Demographic and social pathways of educational reproduction: A cross-national study

The project is funded by the German Research Foundation (DFG) and combines traditional retrospective models with more recent prospective models into an integrative model of educational reproduction. The project’s models considers the social reproduction of education as a social attribute and the demographic reproduction of populations carrying this attribute. Examined will be the role of various demographic pathways: union formation and homogamy, union (in)stability and repartering, fertility timing and quantum. To combine retrospective and prospective approaches, we introduce a method that substantially reduces the data requirements of prospective models. The method allows estimating prospective models based on retrospective data commonly available in surveys. It addresses two key issues – retrospective sampling bias and the problem of identifying representative cohorts. The method also allows disentangling social and demographic pathways of reproduction. The proposed research will leverage this method to examine educational reproduction prospectively using national and cross-nationally comparative data (GGS, SHARE, ISSP, ESS, SOEP, FFS). The project aims advance our understanding of social inequality and its reproduction in families.

Preschool and migration-related educational inequality in Ireland

The project entitled ‘Can preschool reduce migrant gaps? A longitudinal study of migration-related disparities in educational opportunities and the role of early childhood education’ is funded by the Irish Research Council (IRC). I am PI of the project which provides funding for a PhD Scholarship (Stefanie Sprong) from the Department of Children and Youth Affairs Growing Up in Ireland. The project employs longitudinal research designs, quasi-experimental methods, and demographic micro-simulation techniques to analyse the degree to which expanding preschool education may foster educational inclusion of migration children in Ireland.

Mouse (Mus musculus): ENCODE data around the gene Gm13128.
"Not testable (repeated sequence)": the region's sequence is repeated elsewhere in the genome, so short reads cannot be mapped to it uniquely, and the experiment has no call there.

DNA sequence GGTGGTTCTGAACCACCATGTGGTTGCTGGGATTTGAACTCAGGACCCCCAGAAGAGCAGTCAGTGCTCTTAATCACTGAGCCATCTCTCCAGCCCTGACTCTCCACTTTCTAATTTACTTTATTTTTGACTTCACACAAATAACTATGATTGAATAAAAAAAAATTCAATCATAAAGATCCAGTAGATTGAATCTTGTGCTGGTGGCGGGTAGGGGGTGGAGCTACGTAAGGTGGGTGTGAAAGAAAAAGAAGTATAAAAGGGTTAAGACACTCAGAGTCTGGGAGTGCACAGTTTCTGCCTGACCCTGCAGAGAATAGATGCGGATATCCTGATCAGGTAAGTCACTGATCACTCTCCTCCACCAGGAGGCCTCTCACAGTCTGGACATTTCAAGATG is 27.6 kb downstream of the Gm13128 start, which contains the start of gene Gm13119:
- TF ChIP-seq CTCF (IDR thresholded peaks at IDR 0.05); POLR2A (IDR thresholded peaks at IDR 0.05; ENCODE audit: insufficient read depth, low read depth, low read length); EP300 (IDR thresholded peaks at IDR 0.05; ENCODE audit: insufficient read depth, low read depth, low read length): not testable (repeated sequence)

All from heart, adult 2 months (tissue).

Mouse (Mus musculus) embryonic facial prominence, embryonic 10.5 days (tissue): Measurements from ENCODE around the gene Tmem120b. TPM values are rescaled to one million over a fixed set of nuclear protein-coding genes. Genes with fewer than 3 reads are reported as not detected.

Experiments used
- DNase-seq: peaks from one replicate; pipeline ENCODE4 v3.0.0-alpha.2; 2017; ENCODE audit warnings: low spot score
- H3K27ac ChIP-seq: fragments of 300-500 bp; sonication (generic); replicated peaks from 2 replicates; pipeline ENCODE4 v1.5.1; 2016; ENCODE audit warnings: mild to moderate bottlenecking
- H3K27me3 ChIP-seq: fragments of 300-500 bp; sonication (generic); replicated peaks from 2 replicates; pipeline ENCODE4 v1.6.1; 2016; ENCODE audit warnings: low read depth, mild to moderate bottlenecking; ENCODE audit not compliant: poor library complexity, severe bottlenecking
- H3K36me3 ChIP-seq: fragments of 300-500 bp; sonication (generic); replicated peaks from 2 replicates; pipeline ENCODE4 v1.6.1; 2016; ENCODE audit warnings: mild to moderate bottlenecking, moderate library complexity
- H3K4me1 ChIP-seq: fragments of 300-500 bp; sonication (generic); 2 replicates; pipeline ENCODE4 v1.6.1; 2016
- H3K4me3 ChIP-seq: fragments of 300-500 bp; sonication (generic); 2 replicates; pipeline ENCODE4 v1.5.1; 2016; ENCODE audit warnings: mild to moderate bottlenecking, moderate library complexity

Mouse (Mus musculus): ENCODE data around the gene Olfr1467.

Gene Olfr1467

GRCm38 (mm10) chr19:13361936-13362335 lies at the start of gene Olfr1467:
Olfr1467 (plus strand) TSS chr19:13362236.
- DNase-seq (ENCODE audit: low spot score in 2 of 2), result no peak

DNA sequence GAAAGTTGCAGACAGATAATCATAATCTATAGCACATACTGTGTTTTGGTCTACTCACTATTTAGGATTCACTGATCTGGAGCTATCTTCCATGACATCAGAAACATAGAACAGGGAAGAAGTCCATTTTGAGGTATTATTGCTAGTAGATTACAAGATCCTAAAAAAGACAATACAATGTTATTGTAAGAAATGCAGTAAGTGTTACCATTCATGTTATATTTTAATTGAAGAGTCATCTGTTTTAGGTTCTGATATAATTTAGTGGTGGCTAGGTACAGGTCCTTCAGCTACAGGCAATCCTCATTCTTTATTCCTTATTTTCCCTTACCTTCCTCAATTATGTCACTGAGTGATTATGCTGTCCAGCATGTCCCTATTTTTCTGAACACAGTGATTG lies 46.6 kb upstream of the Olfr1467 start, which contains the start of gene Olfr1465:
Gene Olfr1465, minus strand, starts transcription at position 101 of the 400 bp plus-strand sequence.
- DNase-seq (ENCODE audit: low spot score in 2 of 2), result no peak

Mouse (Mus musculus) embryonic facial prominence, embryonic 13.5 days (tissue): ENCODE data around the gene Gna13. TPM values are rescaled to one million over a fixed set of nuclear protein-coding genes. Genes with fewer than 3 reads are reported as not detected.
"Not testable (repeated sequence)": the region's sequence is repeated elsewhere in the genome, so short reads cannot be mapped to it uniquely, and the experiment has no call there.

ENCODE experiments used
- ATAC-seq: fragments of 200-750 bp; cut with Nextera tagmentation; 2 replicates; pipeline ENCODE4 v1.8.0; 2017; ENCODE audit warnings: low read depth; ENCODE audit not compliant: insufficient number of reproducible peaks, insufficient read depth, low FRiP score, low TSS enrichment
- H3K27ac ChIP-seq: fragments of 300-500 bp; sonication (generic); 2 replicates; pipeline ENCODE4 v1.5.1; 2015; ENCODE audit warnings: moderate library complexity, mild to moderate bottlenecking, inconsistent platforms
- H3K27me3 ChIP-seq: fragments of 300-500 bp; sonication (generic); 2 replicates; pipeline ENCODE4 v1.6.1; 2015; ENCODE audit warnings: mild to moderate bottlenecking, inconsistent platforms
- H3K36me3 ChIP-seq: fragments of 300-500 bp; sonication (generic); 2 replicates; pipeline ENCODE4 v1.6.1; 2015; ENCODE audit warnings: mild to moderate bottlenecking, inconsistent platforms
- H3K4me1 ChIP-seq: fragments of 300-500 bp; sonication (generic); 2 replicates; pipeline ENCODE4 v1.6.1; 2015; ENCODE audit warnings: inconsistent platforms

Research Handbook on Digital Sociology

On behalf of Edward Elgar Publishing, I am editing the new ‘Research handbook on Digital Sociology’. The handbook aspires to be a leading reference on digital sociology and social science research in the digital era. To this end, the book aims to bring together ground-breaking contributions from renowned scholars of various academic disciplines working at the frontier of research on digitalisation and society. The handbook will come in the form of an edited volume and is scheduled for publication in 2023. It is part of Edward Elgar’s book series Research Handbooks in Sociology.


ISOTISInclusive Education and Social Support to Tackle Inequalities in Society

ISOTIS is a collaborative project funded by the European Union (H2020 scheme), that includes 17 partners and 11 countries. In the project I am leading Work Package 1 – Inequality in Educational Careers. I am local PI at the Trinity College Dublin. Pioneering in Europe, the work package combines recent and high-quality longitudinal data from various countries in an innovative comparative and longitudinal design. Findings from this research reach out to both academia and the public discourse by contributing significant insights into emergence, development and persistence of educational inequality as children are growing up and navigating through school.